Prosecutors say Harris intentionally killed Cooper by leaving him for hours in a vehicle parked outside his workplace. Harris’ lawyers called the death accidental.
Harris moved from Tuscaloosa, Alabama to Georgia in 2012 to take a job with The Home Depot’s corporate office. He faces life in prison if convicted of murder.
Allegations that Harris had sexually explicit online conversations with an underage girl are completely unrelated to the murder and child cruelty charges he faces in the death of his son, defence attorney Maddox Kilgore has said previously.
But prosecutors contend that those alleged actions can provide evidence of a motive for the murder charges and can demonstrate Harris’ state of mind leading up to and on the day of the boy’s death.
The 17-year-old, whose identity was shielded by Judge Mary Staley Clark, was 15 years old at the time she and Harris began exchanging sexual messages, according to Monday’s testimony.
They first began communicating with one another on the anonymous service called Whisper and later on another service called Kik, the Journal-Constitution reported.
Eventually, the girl told Harris she was actually 15 years old, but that didn’t deter him from continuing their conversation, she told jurors.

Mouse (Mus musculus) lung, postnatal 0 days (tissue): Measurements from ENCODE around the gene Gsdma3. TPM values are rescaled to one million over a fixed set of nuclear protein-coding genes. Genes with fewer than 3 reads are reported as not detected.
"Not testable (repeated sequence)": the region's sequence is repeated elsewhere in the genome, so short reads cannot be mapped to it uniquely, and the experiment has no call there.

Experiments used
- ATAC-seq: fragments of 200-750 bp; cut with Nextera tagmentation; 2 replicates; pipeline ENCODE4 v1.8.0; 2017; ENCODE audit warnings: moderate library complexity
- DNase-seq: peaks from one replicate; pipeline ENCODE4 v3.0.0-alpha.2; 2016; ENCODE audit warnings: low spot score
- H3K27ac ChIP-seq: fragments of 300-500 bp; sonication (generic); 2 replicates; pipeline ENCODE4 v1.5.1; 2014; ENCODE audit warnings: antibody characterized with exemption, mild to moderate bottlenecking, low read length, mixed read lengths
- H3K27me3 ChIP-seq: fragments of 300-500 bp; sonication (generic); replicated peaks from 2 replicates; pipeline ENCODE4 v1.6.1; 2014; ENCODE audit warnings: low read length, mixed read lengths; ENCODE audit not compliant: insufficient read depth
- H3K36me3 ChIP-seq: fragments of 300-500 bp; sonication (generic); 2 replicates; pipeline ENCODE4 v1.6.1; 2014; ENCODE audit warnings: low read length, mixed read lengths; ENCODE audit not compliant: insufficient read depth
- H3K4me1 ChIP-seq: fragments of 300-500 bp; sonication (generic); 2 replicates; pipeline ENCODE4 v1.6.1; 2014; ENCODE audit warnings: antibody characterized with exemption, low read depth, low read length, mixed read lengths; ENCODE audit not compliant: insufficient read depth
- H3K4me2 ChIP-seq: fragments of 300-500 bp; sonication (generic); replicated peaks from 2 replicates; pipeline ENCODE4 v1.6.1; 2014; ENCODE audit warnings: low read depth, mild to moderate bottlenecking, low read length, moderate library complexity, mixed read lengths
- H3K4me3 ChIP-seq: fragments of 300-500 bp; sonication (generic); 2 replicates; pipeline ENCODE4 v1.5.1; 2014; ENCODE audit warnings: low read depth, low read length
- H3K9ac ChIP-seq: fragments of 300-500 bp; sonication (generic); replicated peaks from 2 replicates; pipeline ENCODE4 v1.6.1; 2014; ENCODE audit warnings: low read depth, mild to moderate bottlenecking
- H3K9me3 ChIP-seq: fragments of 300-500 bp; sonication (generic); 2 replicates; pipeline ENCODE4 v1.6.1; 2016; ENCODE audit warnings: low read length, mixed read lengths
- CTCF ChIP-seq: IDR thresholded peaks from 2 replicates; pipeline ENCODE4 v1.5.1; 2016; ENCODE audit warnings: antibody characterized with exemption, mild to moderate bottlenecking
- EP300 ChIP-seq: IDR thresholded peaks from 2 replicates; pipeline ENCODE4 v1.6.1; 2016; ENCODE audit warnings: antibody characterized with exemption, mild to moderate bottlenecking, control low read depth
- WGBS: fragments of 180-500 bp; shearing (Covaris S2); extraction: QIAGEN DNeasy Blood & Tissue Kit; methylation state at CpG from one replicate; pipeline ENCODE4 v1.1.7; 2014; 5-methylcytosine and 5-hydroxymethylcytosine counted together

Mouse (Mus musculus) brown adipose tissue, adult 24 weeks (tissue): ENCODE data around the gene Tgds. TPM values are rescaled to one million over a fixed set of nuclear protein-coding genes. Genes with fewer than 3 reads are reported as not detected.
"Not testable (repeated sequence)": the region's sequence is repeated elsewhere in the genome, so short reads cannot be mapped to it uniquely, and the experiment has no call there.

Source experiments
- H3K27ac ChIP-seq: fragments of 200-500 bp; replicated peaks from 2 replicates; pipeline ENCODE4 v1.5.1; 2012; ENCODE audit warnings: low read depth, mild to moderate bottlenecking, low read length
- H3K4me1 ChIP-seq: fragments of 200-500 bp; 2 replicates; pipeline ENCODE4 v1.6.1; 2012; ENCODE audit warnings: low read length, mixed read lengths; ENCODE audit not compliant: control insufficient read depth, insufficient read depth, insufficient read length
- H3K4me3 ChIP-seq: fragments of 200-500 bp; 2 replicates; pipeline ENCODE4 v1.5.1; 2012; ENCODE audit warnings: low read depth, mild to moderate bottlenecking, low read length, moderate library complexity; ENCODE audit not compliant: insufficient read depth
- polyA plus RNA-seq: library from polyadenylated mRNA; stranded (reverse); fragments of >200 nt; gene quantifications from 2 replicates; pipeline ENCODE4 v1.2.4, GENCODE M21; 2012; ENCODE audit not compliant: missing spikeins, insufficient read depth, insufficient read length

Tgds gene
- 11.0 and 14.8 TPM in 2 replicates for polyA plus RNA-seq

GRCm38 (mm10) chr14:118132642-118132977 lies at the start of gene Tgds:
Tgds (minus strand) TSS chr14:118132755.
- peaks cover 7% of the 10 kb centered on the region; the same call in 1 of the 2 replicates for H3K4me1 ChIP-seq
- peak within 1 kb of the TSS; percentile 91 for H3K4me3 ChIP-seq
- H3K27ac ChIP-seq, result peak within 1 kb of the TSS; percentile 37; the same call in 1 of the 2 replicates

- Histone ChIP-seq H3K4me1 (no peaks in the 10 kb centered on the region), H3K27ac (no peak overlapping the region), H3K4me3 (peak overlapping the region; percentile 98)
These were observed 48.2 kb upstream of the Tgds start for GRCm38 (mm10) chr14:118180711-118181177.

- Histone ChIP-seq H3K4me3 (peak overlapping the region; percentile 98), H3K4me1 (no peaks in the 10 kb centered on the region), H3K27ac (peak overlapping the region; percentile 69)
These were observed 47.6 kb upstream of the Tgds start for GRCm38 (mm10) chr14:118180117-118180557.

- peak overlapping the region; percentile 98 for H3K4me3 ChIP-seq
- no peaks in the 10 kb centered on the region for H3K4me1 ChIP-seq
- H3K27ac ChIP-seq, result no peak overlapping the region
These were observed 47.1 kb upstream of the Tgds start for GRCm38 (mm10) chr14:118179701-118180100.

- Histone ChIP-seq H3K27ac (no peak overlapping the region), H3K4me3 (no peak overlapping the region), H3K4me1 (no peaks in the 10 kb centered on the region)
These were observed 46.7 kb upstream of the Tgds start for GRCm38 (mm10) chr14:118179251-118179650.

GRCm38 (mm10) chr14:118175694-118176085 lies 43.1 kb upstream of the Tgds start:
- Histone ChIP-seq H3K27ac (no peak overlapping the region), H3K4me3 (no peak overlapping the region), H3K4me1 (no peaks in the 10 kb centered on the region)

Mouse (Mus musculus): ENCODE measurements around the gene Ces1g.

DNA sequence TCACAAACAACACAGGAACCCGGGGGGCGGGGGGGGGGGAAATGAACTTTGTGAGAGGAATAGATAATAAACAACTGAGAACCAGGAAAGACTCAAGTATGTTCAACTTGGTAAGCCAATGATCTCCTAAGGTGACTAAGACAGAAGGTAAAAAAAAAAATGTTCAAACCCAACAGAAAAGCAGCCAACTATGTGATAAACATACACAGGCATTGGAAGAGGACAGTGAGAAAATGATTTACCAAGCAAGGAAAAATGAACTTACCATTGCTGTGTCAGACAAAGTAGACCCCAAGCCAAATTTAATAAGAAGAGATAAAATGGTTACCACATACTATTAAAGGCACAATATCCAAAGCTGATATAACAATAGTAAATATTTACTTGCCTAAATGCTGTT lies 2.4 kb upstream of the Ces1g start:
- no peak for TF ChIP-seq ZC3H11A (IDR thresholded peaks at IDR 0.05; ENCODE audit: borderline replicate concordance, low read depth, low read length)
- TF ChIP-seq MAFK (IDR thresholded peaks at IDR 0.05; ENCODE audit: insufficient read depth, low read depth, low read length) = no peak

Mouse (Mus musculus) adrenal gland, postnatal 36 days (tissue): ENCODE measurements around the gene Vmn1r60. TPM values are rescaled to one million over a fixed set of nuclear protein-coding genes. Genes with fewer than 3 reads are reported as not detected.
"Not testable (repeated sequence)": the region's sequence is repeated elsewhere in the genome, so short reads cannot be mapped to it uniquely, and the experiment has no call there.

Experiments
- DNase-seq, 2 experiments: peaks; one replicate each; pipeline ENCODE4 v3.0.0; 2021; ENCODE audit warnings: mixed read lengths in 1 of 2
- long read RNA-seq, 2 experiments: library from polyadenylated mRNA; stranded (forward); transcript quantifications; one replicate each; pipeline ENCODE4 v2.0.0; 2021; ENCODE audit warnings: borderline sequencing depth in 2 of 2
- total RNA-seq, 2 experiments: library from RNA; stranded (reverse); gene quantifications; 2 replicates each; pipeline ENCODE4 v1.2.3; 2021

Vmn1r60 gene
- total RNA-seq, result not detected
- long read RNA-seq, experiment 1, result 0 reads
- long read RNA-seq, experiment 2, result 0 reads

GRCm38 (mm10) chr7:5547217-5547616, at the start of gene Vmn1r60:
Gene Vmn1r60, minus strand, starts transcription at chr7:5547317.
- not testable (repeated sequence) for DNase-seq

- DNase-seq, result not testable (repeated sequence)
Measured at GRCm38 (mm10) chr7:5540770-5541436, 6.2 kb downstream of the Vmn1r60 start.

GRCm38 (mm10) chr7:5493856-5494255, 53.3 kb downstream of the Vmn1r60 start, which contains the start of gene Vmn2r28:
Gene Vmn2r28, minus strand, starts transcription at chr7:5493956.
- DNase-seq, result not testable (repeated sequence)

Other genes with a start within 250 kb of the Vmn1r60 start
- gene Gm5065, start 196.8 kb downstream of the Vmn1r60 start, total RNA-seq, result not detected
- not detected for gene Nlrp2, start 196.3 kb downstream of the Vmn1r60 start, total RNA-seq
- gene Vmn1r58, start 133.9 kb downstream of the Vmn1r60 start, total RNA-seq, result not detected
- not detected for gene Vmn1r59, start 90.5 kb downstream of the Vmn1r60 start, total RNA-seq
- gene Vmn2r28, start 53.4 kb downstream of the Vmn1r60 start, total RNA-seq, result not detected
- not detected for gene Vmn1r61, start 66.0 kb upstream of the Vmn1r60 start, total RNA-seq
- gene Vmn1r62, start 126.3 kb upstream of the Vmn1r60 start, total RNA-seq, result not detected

“He told me he wanted me to make him a naughty old man,” she testified, adding he said he wanted to have sex with her.
'He wanted me to make him a naughty old man'; Teen admits sexting with man whose
Whether the death is intentional, the jury is still out on that one. It could be a coincidence that he looked up child deaths online to avoid the same problem but to no avail as he became careless. Guilty beyond a reasonable doubt, after all.

But, even if found not guilty of murder, looks like he could still get manslaughter. And even if he gets away with that for some reason, I can already see anothother hearing for his relationship with the fifteen year old.

So even if he can't be proved guilty, he'll be sitting in a courtroom for a while yet.
Justin Ross Harris, whose son died in hot car, sought naked selfies from teen, sent her ***** pics, she testifies
'When it started, it was strictly sexual. Then at times it would be like a normal conversation'
First posted: Friday, October 21, 2016 04:51 PM EDT | Updated: Friday, October 21, 2016 05:50 PM EDT
BRUNSWICK, Ga. — A Georgia man swapped sexual text messages with a teenage girl while his toddler son sat dying in the back seat of the father’s sweltering SUV, his young texting partner testified in court Friday.
Jurors at the trial of Justin Ross Harris also watched police video Friday of Harris just a few hours after his 22-month-old son, Cooper, died. In a police interrogation room, Harris and his wife discuss having more children. Before that, Harris tells detectives: “I’m a great father.”
Harris, 35, is charged with murder in the little boy’s death. He’s also charged with sending graphic, sexual text messages and photos of his ***** to a girl for a period of several months when she was 16 and 17.
That young woman, now 19, testified Friday she met Harris online in the fall of 2013 when he responded to a comment she posted on the app Whisper stating she wanted a sexual relationship like the one in the erotic novel Fifty Shades of Grey.